Burundi to top agenda at AU summit
Burundi is set to top security talks at the African Union (AU) summit in Addis Ababa over the next few days after its president, Pierre Nkurunziza, again said he did not want the organisation’s proposed peacekeeping force imposed on his country. His rejection on Friday came only a day after South African International Relations Minister Maite Nkoana-Mashabane revealed that Burundian special envoy Pascal Nyabenda told President Jacob Zuma that Nkurunziza might accept the 5 000 peacekeepers.
Briefing journalists this week on Zuma’s meeting with Nyabenda, Nkoana-Mashabane said Nyabenda indicated that, “if there is a need for a protective force to take care of citizens while negotiations are taking place, they will consider that”.
She said, however, that South Africa supported the AU’s stance that Burundi should give consent for the deployment of the force, saying: “There will never be an invading force coming from the African government.”
The issue would be finalised at the AU summit, she said.
South Africa is likely to become part of the protracted mediation effort led by the East African Community and headed by Ugandan President Yoweri Museveni.
The South African government, represented by then deputy president Zuma, played an important role in getting Burundian leaders to sign a peace agreement at the end of its seven-year civil war in 2000.
Nkurunziza told a delegation from the UN Security Council visiting Burundi this week that the AU “must respect Burundi as a member state and we must be consulted” on the deployment of peace troops, Voice of America reported online.
The UN Security Council has pushed for international human rights observers and peacekeepers to be allowed into Burundi, amid reports of escalating violence following elections six months ago.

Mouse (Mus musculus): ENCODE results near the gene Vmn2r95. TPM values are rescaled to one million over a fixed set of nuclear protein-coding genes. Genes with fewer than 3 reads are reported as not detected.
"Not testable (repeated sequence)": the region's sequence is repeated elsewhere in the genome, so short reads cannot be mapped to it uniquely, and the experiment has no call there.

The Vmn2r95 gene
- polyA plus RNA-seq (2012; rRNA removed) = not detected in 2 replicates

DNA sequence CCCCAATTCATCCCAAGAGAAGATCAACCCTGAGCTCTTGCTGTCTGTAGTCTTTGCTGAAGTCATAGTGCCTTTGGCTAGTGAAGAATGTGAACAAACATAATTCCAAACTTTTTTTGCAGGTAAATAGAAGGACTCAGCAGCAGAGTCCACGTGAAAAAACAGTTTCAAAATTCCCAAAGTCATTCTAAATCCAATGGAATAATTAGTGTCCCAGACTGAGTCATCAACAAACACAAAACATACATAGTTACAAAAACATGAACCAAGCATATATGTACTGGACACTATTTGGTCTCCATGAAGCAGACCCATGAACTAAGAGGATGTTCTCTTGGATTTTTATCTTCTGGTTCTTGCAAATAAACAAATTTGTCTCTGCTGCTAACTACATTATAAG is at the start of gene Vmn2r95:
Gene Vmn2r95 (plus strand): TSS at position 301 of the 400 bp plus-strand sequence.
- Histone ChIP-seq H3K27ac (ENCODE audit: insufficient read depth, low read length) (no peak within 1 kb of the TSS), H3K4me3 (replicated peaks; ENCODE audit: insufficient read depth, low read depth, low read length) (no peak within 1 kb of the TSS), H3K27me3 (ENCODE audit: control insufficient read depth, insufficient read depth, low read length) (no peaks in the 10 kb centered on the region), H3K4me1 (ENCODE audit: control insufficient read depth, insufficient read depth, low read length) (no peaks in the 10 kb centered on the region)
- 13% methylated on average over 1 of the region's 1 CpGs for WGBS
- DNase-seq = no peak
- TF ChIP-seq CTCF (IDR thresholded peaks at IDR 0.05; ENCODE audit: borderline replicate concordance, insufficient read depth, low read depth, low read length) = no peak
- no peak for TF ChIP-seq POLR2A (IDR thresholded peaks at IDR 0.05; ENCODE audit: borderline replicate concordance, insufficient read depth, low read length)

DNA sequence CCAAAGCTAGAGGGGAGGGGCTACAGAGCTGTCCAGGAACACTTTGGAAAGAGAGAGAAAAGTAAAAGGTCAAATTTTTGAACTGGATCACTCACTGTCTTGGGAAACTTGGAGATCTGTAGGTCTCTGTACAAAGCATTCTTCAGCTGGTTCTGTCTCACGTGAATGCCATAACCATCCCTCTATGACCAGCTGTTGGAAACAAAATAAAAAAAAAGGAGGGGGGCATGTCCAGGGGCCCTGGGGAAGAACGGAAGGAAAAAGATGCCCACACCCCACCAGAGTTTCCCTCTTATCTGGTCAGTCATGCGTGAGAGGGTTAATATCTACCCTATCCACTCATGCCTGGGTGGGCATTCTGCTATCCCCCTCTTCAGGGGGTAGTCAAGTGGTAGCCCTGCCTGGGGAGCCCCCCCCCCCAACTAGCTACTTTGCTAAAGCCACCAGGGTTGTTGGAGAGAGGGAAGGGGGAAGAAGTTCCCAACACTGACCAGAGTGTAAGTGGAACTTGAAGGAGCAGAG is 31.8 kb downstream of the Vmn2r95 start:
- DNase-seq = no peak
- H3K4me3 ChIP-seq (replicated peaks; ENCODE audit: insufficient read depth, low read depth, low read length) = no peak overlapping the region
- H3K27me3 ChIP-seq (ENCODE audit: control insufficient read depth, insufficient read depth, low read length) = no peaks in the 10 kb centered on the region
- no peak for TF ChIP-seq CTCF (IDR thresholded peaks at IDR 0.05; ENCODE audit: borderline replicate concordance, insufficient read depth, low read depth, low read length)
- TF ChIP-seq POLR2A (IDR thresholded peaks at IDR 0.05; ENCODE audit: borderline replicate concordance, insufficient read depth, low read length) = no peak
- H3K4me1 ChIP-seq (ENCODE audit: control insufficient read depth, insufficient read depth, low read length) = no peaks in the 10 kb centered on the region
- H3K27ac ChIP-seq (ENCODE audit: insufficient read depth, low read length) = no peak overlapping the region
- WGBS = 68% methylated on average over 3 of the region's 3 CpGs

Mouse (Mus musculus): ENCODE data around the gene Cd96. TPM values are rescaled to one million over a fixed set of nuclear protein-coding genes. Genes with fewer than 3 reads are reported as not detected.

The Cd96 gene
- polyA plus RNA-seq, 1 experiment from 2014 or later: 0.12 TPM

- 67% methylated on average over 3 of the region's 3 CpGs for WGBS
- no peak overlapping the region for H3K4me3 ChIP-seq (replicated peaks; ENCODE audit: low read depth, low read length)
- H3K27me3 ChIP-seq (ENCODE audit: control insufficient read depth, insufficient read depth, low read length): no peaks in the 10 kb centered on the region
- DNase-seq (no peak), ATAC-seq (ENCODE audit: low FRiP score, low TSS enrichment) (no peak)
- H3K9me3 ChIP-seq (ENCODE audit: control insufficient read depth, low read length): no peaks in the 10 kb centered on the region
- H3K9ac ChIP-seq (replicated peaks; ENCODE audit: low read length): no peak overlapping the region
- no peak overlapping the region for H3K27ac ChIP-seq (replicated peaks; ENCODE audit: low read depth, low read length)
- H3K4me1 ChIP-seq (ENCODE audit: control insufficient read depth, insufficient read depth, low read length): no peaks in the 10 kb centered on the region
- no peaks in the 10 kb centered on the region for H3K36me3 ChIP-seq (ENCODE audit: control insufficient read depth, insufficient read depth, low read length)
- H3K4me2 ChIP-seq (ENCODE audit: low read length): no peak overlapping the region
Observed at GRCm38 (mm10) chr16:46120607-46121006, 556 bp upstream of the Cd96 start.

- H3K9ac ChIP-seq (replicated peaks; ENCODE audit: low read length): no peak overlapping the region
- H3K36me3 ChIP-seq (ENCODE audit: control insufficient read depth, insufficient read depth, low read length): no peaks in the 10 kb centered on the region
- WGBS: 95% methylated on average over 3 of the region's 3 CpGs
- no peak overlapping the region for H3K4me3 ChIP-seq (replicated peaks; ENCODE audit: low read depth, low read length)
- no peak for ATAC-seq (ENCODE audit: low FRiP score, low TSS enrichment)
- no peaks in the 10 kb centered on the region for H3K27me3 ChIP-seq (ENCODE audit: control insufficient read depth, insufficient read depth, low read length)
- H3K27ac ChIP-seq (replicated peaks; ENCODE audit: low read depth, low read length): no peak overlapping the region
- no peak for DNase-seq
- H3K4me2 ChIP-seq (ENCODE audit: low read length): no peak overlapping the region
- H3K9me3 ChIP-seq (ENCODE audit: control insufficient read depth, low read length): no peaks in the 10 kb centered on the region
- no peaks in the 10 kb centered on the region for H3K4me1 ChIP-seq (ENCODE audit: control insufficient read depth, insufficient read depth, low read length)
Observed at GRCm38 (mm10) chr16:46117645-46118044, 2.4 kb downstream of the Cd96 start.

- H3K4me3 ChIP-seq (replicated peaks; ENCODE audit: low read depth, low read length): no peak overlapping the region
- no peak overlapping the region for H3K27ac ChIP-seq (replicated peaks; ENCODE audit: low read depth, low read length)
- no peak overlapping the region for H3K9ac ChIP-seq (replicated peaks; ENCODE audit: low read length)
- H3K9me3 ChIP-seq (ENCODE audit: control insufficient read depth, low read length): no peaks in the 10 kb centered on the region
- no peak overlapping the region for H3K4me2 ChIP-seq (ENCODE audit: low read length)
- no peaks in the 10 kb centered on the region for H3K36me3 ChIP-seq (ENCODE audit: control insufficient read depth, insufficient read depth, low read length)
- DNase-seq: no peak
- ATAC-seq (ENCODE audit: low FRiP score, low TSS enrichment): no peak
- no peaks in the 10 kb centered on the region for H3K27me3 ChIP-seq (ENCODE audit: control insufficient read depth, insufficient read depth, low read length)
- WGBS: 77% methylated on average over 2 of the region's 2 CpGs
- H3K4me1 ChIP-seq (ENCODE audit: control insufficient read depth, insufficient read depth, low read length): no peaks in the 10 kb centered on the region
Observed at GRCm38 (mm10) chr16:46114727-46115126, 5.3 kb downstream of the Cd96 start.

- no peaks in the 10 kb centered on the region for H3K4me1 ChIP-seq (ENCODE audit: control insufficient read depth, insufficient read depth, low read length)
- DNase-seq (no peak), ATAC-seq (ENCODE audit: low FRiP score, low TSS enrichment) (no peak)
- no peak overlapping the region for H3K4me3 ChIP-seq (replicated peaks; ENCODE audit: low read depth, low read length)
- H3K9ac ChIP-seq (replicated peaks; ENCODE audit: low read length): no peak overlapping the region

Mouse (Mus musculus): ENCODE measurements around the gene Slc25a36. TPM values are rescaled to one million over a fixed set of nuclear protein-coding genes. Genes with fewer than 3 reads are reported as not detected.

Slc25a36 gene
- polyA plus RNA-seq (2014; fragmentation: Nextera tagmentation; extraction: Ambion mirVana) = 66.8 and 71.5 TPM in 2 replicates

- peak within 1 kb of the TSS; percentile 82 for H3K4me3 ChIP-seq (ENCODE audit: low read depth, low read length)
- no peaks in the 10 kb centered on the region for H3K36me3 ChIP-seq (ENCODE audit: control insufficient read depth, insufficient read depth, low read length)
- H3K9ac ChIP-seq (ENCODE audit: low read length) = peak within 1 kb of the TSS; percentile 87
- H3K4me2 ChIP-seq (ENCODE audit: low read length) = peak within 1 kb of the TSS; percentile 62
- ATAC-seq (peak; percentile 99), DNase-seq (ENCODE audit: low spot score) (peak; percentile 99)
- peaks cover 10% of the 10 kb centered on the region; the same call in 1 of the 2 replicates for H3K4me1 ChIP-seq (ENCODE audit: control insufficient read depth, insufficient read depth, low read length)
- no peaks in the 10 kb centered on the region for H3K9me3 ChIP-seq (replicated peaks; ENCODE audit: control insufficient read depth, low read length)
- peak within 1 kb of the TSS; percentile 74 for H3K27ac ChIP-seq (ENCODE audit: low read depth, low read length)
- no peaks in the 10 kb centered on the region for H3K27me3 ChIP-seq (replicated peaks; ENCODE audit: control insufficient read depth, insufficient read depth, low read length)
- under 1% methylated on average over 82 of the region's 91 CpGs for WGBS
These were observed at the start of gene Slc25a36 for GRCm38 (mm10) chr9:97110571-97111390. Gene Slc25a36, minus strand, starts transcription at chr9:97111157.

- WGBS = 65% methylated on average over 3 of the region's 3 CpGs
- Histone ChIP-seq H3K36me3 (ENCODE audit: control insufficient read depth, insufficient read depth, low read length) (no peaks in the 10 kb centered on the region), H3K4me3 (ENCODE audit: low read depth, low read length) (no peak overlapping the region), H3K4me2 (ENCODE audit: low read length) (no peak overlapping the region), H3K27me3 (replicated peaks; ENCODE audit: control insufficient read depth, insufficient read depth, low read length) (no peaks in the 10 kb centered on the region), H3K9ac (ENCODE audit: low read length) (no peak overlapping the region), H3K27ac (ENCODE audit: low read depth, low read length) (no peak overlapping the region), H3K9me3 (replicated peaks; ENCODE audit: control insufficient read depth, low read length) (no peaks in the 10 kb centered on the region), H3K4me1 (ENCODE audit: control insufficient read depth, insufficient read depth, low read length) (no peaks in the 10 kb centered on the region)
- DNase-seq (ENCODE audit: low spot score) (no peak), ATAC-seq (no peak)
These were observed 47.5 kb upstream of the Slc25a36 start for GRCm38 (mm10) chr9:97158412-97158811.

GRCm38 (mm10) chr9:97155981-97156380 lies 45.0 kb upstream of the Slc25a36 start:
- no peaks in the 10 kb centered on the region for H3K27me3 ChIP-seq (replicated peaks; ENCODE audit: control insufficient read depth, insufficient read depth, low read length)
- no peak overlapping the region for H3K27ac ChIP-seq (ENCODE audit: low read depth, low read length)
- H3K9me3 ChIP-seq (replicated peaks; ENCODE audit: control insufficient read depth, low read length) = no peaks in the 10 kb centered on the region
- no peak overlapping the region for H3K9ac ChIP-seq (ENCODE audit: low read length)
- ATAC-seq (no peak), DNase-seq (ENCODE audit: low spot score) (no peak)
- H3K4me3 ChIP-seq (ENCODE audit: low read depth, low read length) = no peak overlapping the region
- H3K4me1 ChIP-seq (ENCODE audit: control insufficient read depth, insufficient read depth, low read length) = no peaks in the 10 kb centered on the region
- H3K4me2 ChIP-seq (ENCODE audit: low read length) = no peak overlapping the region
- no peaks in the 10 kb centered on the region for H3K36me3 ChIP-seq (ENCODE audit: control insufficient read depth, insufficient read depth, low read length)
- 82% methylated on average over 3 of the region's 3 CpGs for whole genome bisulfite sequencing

US ambassador to the UN Samantha Power told reporters after the meeting that the delegation “did not achieve as much, frankly, as I think we would have liked”.
In an effort to persuade Burundi to accept the AU peacekeepers, the AU Peace and Security Council this week proposed, in a concept of operations, that the AU’s protection mission in Burundi – apart from protecting civilians, political figures and those involved in the peace talks – would also have a duty to guard against “potential infiltration by foreign militia”.
Burundi recently accused Rwanda of supporting foreign rebel groups, allegedly hiding in refugee camps in Rwanda, but Rwanda denies this.
According to the Red Cross, more than 232 000 people have fled Burundi since violence erupted after Nkurunziza’s announcement in April that he intended to stand for a third term. Of those, most are in Tanzania, but 77 000 have fled to Rwanda.
Stephanie Wolters, head of the conflict prevention and risk analysis division at the Institute for Security Studies, this week wrote in the organisation’s ISS Today that South Africa had a duty to become involved in Rwanda because it was a “key champion of the African Charter on Democracy and Human Rights”, which saw the AU move from a position of non-interference to one of non-indifference.
She also said “the proposed deployment is an example of Africa taking charge of its own issues and finding African solutions to African problems – a leitmotif of the South African government, and [AU Commission chair Nkosazana] Dlamini-Zuma”.
Other issues that will come up at the AU summit, which for the first time will be about the issue of human – and, in particular, women’s – rights, include terrorist attacks on the continent, the funding of the AU, and elections and constitutionalism.
Heads of state will also gather on the sidelines in a bid to revive the flagging African Peer Review Mechanism, the brainchild of former president Thabo Mbeki and former Nigerian president Olusegun Obasanjo.
A summit called last year by Kenya’s President Uhuru Kenyatta was cancelled at the last minute so that it could be held on the sidelines of the AU summit.
He said at the time that this was so that nonmember states could also attend and perhaps be persuaded to join.
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